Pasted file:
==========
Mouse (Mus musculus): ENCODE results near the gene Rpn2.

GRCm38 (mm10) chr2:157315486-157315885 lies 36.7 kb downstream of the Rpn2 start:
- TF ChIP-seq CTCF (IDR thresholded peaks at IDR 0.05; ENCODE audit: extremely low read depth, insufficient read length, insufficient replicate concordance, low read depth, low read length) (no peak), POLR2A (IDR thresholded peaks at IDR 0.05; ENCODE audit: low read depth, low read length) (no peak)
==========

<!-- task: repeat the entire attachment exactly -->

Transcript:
Mouse (Mus musculus): ENCODE results near the gene Rpn2.

GRCm38 (mm10) chr2:157315486-157315885 lies 36.7 kb downstream of the Rpn2 start:
- TF ChIP-seq CTCF (IDR thresholded peaks at IDR 0.05; ENCODE audit: extremely low read depth, insufficient read length, insufficient replicate concordance, low read depth, low read length) (no peak), POLR2A (IDR thresholded peaks at IDR 0.05; ENCODE audit: low read depth, low read length) (no peak)